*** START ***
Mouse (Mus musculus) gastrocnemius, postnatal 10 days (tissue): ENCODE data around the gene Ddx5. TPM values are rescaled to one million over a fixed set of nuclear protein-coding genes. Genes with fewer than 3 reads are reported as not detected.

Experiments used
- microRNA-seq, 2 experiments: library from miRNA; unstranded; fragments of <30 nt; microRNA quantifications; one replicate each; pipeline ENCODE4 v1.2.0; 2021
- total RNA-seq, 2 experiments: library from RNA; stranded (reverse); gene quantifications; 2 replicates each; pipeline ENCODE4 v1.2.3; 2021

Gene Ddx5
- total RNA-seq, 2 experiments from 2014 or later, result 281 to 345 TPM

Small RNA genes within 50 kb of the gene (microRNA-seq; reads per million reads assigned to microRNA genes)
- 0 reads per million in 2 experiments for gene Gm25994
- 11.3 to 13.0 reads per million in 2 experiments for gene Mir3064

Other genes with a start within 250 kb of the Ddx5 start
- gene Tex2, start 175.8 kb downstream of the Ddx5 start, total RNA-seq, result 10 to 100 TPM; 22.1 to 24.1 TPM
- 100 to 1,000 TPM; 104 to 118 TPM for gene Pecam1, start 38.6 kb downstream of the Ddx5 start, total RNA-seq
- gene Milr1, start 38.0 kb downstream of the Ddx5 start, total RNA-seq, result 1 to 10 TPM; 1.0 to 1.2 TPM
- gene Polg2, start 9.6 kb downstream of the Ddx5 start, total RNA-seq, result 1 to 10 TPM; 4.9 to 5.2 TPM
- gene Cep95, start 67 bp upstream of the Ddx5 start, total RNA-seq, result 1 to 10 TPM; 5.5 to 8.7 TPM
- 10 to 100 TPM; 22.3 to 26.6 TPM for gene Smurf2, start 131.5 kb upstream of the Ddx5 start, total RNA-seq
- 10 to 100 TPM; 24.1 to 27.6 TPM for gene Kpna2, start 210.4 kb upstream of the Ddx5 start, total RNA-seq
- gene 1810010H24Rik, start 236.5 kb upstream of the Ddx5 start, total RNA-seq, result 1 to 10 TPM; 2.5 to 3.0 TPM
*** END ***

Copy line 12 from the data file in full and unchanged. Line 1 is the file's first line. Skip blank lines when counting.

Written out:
- 100 to 1,000 TPM; 104 to 118 TPM for gene Pecam1, start 38.6 kb downstream of the Ddx5 start, total RNA-seq